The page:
GDPR Text and Policy
What does the GDPR Text and Policy mean for UK marketers?
Understand how and why the EU General Data Protection Regulation applies to you.
In a data-driven marketing world, the aim of the GDPR text and policy is to protect all EU citizens from privacy and data breaches. Essentially the new General Data Protection Regulation is about the balance between the right to privacy versus the right for businesses to “sell stuff” to individuals. While the key principles of data privacy still hold true to the previous Data Protection Directive, many changes have been made to account for the way we handle data.
This text and policy isn’t just for B2C audiences either. It applies to all data that can be used to identify an individual, including their business email address. As B2B are marketing to real, living individuals, they will have to abide by the GDPR rules too.
What you need to know
Why the GDPR has replaced the Data Protection Directive
Because of the way we have used the technology and data at our disposal, the law has changed as to HOW we can use that data and technology. We weren’t paying as much attention to the difference between the right to privacy and the right to market to someone as we should have been. Now the law is changing to make sure consent is in the customer’s hands.
Who does the GDPR Text and Policy apply to?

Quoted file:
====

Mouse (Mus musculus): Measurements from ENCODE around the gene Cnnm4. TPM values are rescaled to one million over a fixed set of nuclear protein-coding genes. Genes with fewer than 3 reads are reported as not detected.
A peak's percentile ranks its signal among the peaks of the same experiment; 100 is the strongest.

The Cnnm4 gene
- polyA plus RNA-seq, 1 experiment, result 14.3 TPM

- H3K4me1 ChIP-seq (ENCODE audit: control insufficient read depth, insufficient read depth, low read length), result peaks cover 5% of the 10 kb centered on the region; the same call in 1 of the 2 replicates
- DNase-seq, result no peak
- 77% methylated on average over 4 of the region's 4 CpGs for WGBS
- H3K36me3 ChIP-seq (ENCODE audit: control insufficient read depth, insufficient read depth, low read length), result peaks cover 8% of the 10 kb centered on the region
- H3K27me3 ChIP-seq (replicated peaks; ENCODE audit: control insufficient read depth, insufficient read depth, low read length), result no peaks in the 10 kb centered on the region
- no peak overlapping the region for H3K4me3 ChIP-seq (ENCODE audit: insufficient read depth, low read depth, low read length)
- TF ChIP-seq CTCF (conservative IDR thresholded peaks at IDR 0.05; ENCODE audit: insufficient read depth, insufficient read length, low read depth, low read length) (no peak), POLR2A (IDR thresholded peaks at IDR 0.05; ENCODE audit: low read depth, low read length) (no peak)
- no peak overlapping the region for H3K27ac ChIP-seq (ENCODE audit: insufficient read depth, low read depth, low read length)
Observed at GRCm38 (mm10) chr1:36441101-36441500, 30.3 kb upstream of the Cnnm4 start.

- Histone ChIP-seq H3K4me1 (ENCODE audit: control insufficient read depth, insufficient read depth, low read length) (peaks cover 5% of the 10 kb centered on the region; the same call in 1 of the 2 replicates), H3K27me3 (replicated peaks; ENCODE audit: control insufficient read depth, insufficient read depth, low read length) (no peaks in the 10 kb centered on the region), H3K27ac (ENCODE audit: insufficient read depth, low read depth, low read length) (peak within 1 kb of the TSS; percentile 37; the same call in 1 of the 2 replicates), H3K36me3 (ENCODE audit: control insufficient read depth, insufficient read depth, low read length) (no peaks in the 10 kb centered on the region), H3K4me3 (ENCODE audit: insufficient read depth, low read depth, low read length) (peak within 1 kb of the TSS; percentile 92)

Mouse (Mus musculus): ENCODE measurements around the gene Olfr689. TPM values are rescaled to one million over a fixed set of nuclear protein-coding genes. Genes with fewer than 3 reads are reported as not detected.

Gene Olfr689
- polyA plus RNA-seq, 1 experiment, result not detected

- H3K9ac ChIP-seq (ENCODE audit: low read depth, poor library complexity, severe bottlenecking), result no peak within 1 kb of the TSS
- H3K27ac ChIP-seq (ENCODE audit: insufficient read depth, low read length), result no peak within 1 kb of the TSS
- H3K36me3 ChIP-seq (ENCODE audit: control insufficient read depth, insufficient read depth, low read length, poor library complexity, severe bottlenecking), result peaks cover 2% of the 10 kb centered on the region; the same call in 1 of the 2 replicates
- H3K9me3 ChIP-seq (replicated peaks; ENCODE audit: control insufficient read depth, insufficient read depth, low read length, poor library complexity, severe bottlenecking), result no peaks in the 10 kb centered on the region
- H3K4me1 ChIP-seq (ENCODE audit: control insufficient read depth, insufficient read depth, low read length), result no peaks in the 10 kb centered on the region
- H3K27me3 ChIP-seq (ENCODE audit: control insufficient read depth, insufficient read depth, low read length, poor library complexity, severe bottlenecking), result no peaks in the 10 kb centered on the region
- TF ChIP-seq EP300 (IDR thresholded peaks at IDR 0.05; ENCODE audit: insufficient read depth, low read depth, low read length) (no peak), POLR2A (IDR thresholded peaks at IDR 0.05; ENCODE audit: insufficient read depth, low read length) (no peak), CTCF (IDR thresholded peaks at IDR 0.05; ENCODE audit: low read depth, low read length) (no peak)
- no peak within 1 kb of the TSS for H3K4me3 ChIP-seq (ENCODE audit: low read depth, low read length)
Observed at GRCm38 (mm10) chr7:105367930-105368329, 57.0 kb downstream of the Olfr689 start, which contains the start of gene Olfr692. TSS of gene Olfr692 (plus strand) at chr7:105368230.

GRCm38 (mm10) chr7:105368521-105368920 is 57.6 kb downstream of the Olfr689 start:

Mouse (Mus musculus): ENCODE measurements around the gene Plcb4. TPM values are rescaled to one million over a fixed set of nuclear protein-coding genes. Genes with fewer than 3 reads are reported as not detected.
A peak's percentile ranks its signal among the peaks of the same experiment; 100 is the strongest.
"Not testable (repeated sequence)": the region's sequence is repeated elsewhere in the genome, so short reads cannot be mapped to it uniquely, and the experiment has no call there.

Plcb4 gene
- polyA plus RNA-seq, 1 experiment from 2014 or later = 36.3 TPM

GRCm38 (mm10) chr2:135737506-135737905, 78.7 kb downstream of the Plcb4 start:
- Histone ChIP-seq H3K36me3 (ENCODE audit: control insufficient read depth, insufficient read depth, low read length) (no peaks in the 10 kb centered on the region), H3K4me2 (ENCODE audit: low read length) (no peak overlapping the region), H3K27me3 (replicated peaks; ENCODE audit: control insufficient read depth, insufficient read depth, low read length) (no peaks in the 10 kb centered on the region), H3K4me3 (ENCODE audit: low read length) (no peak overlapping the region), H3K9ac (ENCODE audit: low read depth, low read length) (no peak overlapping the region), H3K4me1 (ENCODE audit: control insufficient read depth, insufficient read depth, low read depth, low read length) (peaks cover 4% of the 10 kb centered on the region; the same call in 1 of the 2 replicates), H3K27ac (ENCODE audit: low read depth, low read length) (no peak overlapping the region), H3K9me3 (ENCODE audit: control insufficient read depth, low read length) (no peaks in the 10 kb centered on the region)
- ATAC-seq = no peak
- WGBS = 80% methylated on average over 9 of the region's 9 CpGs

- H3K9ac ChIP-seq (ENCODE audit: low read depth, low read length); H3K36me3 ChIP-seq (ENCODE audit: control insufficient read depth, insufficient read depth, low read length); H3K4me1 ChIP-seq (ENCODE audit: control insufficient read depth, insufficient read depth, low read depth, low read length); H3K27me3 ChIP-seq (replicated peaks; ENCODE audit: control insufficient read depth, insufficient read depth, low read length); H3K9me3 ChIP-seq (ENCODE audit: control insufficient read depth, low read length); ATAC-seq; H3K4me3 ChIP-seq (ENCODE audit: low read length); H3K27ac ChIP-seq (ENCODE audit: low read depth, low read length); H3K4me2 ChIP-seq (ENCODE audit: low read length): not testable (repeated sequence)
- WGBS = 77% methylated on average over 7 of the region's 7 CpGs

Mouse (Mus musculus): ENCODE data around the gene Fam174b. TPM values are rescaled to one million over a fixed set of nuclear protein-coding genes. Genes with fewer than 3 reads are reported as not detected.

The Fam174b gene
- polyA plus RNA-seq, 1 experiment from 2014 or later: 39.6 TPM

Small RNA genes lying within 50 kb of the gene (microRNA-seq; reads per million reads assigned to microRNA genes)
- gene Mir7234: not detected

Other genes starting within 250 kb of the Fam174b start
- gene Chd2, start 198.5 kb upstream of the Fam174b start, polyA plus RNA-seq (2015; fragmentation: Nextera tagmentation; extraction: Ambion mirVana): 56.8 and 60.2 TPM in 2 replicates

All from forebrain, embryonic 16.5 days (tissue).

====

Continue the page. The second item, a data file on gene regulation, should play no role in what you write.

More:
The GDPR applies to all companies processing the personal data of individuals residing in the EU. This applies regardless of the company’s location. So whether the data processing takes place in the European Union or not, the GDPR is completely clear in its applicability. The GDPR applies to the processes of personal data of data subjects in the EU by a controller or processor, even if they are not established in the EU. Non-EU businesses processing the data of EU citizens will also have to appoint a representative in the European Union.
What happens if you don’t comply with the new GDPR policy?
Failure to comply to the GDPR will see organisations fined up to 4% of their annual global turnover or €20 million, whichever of the two is greater. This is the maximum fine that can be imposed for serious infringements. Serious infringements would include not having sufficient customer consent to process their data. These rules apply to both controllers and data processors, so there are no exemptions from the GDPR when it comes to ‘cloud’ data.